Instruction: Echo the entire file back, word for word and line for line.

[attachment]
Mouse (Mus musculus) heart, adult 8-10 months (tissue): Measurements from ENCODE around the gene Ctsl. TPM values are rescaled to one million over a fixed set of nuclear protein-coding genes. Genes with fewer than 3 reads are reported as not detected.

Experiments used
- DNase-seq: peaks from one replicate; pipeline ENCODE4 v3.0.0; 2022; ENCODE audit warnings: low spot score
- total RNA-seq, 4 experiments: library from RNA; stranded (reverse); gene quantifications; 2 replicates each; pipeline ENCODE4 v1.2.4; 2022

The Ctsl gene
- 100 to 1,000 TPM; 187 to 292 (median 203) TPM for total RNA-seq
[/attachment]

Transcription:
Mouse (Mus musculus) heart, adult 8-10 months (tissue): Measurements from ENCODE around the gene Ctsl. TPM values are rescaled to one million over a fixed set of nuclear protein-coding genes. Genes with fewer than 3 reads are reported as not detected.

Experiments used
- DNase-seq: peaks from one replicate; pipeline ENCODE4 v3.0.0; 2022; ENCODE audit warnings: low spot score
- total RNA-seq, 4 experiments: library from RNA; stranded (reverse); gene quantifications; 2 replicates each; pipeline ENCODE4 v1.2.4; 2022

The Ctsl gene
- 100 to 1,000 TPM; 187 to 292 (median 203) TPM for total RNA-seq